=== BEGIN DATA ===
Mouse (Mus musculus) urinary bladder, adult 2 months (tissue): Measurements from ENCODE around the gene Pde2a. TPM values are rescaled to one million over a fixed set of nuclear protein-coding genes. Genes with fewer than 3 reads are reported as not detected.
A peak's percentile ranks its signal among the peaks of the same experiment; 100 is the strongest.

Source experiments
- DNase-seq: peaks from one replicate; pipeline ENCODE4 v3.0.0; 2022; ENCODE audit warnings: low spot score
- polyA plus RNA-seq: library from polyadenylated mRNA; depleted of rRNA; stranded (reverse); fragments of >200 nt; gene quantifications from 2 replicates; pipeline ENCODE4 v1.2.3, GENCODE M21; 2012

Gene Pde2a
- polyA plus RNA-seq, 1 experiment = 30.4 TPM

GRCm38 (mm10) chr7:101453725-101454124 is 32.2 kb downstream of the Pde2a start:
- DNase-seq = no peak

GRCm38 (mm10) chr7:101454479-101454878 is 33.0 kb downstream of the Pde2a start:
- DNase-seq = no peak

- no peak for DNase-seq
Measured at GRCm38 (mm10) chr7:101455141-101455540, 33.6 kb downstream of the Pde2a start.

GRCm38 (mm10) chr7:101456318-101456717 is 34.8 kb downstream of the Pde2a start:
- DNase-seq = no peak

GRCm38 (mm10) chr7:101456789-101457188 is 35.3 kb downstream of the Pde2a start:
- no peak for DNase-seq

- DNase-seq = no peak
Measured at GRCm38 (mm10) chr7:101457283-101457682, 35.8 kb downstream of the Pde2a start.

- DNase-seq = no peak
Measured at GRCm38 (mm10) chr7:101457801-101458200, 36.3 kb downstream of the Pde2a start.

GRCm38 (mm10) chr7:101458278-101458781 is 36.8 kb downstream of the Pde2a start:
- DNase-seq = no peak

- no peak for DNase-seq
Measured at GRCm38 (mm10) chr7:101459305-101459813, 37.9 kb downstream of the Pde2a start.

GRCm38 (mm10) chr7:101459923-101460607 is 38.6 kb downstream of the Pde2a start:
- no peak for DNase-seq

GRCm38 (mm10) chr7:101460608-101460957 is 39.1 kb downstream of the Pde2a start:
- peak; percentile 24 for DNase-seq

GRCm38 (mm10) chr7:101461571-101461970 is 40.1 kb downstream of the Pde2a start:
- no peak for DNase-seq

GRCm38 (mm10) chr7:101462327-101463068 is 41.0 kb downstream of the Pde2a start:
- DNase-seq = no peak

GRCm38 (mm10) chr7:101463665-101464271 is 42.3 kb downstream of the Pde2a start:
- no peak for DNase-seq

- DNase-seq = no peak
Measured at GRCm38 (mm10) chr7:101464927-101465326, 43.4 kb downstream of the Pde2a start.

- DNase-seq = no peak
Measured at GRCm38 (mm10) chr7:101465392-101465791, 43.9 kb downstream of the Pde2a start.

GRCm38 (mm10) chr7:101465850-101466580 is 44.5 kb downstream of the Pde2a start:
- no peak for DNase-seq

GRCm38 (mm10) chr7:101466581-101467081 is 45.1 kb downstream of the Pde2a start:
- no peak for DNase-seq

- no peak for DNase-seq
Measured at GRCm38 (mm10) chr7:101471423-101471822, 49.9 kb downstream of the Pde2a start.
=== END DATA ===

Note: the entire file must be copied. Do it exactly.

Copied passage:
Mouse (Mus musculus) urinary bladder, adult 2 months (tissue): Measurements from ENCODE around the gene Pde2a. TPM values are rescaled to one million over a fixed set of nuclear protein-coding genes. Genes with fewer than 3 reads are reported as not detected.
A peak's percentile ranks its signal among the peaks of the same experiment; 100 is the strongest.

Source experiments
- DNase-seq: peaks from one replicate; pipeline ENCODE4 v3.0.0; 2022; ENCODE audit warnings: low spot score
- polyA plus RNA-seq: library from polyadenylated mRNA; depleted of rRNA; stranded (reverse); fragments of >200 nt; gene quantifications from 2 replicates; pipeline ENCODE4 v1.2.3, GENCODE M21; 2012

Gene Pde2a
- polyA plus RNA-seq, 1 experiment = 30.4 TPM

GRCm38 (mm10) chr7:101453725-101454124 is 32.2 kb downstream of the Pde2a start:
- DNase-seq = no peak

GRCm38 (mm10) chr7:101454479-101454878 is 33.0 kb downstream of the Pde2a start:
- DNase-seq = no peak

- no peak for DNase-seq
Measured at GRCm38 (mm10) chr7:101455141-101455540, 33.6 kb downstream of the Pde2a start.

GRCm38 (mm10) chr7:101456318-101456717 is 34.8 kb downstream of the Pde2a start:
- DNase-seq = no peak

GRCm38 (mm10) chr7:101456789-101457188 is 35.3 kb downstream of the Pde2a start:
- no peak for DNase-seq

- DNase-seq = no peak
Measured at GRCm38 (mm10) chr7:101457283-101457682, 35.8 kb downstream of the Pde2a start.

- DNase-seq = no peak
Measured at GRCm38 (mm10) chr7:101457801-101458200, 36.3 kb downstream of the Pde2a start.

GRCm38 (mm10) chr7:101458278-101458781 is 36.8 kb downstream of the Pde2a start:
- DNase-seq = no peak

- no peak for DNase-seq
Measured at GRCm38 (mm10) chr7:101459305-101459813, 37.9 kb downstream of the Pde2a start.

GRCm38 (mm10) chr7:101459923-101460607 is 38.6 kb downstream of the Pde2a start:
- no peak for DNase-seq

GRCm38 (mm10) chr7:101460608-101460957 is 39.1 kb downstream of the Pde2a start:
- peak; percentile 24 for DNase-seq

GRCm38 (mm10) chr7:101461571-101461970 is 40.1 kb downstream of the Pde2a start:
- no peak for DNase-seq

GRCm38 (mm10) chr7:101462327-101463068 is 41.0 kb downstream of the Pde2a start:
- DNase-seq = no peak

GRCm38 (mm10) chr7:101463665-101464271 is 42.3 kb downstream of the Pde2a start:
- no peak for DNase-seq

- DNase-seq = no peak
Measured at GRCm38 (mm10) chr7:101464927-101465326, 43.4 kb downstream of the Pde2a start.

- DNase-seq = no peak
Measured at GRCm38 (mm10) chr7:101465392-101465791, 43.9 kb downstream of the Pde2a start.

GRCm38 (mm10) chr7:101465850-101466580 is 44.5 kb downstream of the Pde2a start:
- no peak for DNase-seq

GRCm38 (mm10) chr7:101466581-101467081 is 45.1 kb downstream of the Pde2a start:
- no peak for DNase-seq

- no peak for DNase-seq
Measured at GRCm38 (mm10) chr7:101471423-101471822, 49.9 kb downstream of the Pde2a start.